# Homework 1: Scheme and induction

• Due: 01/25 at 11:55pm
• Points: 15 (each question 5 points)

Please prepare your solution for problem 1 as a .scm file and your answers to problems 2-3 as a PDF file (scanned handwriting is okay, but no .doc or .docx, please). Submit both files in Sakai.

## 1. Caesar ciphers

This exercise is a refresher in Scheme, particularly in using higher-order functions and lexical scoping.

The Caesar cipher was used by Julius Caesar to encrypt his private letters (Suetonius Vita Divi Iulii 56.6). A Caesar cipher with a shift of k replaces the i’th letter of the alphabet with the (i + k)’th letter of the alphabet (mod 26). For example, a Caesar cipher with a shift of −3 would change ECCE to BZZB. In this problem, you’ll implement this cipher in Scheme.

• Install Guile. On `student0x.cse.nd.edu`, it’s installed at `~dchiang/Public/guile/bin/guile`. To enable editing and history, create a file called `~/.guile` with the expressions

``````(use-modules (ice-9 readline))
• Write a function called `caesar` that takes no arguments. It should choose a random number k between 1 and 25 (inclusive) and return a pair (`cons`) of functions, one which encodes strings with a shift of k and one which decodes strings with the same shift. Assume that strings use only uppercase letters. For example,

``````> (let ((encdec (caesar)))
(let ((encode (car encdec))
(decode (cdr encdec)))
(encode "ECCE")))
"YWWY"``````

(but since the shift is random, you might get a different result). And encoding then decoding should yield the original string:

``````> (let ((encdec (caesar)))
(let ((encode (car encdec))
(decode (cdr encdec)))
(decode (encode "ECCE"))))
"ECCE"``````
• It should be possible to create multiple encoder/decoder pairs at the same time. (In other words, don’t store k in a global variable.)

• Try to make your encoder and decoder run in O(1) space. It’s not a requirement, but it’s good functional programming practice.

• The following Scheme functions should be handy:

• `(random n)` gives a random integer between 0 and n − 1 inclusive. (This function is part of Guile; other Schemes might be different.)

• `(modulo n m)` is the same as Python’s `%` operator. (It behaves differently from C/C++’s `%` for negative numbers.)

• `string->list` and `list->string` convert strings to lists of characters and vice versa.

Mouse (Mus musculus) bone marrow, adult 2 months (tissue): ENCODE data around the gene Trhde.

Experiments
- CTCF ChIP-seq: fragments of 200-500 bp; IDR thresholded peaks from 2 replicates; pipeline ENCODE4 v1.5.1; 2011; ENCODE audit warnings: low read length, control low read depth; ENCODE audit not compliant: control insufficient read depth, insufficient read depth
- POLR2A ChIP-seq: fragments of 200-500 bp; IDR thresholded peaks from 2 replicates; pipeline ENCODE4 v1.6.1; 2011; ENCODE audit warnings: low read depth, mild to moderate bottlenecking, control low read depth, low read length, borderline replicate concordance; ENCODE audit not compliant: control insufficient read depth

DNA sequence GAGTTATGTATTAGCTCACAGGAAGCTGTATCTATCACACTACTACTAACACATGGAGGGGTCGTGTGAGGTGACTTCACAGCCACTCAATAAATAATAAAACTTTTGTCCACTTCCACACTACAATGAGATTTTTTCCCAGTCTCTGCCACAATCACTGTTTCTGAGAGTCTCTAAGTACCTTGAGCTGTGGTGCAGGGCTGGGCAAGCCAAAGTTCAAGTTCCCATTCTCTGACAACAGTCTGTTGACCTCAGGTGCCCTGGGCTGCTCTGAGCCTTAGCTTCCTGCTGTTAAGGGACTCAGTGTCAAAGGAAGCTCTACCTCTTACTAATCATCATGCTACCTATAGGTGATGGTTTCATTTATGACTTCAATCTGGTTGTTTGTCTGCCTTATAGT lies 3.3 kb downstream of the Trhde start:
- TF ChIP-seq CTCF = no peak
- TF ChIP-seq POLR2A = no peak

• `char->integer` and `integer->char` convert characters to integers and vice versa. Note that the letter `A` converts to 65.

## 2. Red-black trees: definition

This exercise and the next are for practicing the style of inductive definitions and proofs used throughout the book.

Here’s a definition of binary trees with nodes that are colored either red or black:

``````t1 bintree   t2 bintree
———————————————————————   c ∈ {red,blk}
c(t1,t2) bintree

—————————          c ∈ {red,blk}
c bintree``````

This definition represents trees as terms. For example, the tree in Figure 1 is represented as `blk(red(blk,blk),blk)`.

1. Modify the above definition into a definition of the judgement `t rbtree` that holds iff the colors satisfy the rules for red-black trees:
• The root is black.
• The leaves are black.
• If a node is red, then both its children are black.
• For each node, there is a number b (called its black-height) such that every path from the node to a leaf has exactly b black nodes.

Hint: First define the judgement `t rbtree(c,b)`, which holds iff `t` is a red-black tree with root color `c` and black-height `b`. (For this “helper” judgement, we suspend the requirement that the root is black.) Then define `t rbtree` in terms of `t rbtree(c,b)`.

1. Write a derivation tree that shows that the tree shown in Figure 1 is a red-black tree.

## 3. Red-black trees: height bound

Define the height of a tree to be the maximum number of edges in a path from root to leaf. (Yes, it’s strange that black-height counts nodes but height counts edges.) You learned in Data Structures, but may not have proven, that the height of a red-black tree is O(log n), which makes them good for implementing dictionaries.

Prove, by induction(s) on the structure of derivations, that a red-black tree with n nodes has height at most 2 log2(n + 1) − 2. Hint: Do this in three steps:

• Prove that if `t rbtree(c,b)`, then `t` has n ≥ 2b − 1 nodes.

• Prove that if `t rbtree(c,b)`, then `t` has height h ≤ 2b − 1 if c is red, and h ≤ 2b − 2 if c is black.

• Conclude that h ≤ 2 log2(n + 1) − 2.

Note: This is the last time you will see a logarithm in this class!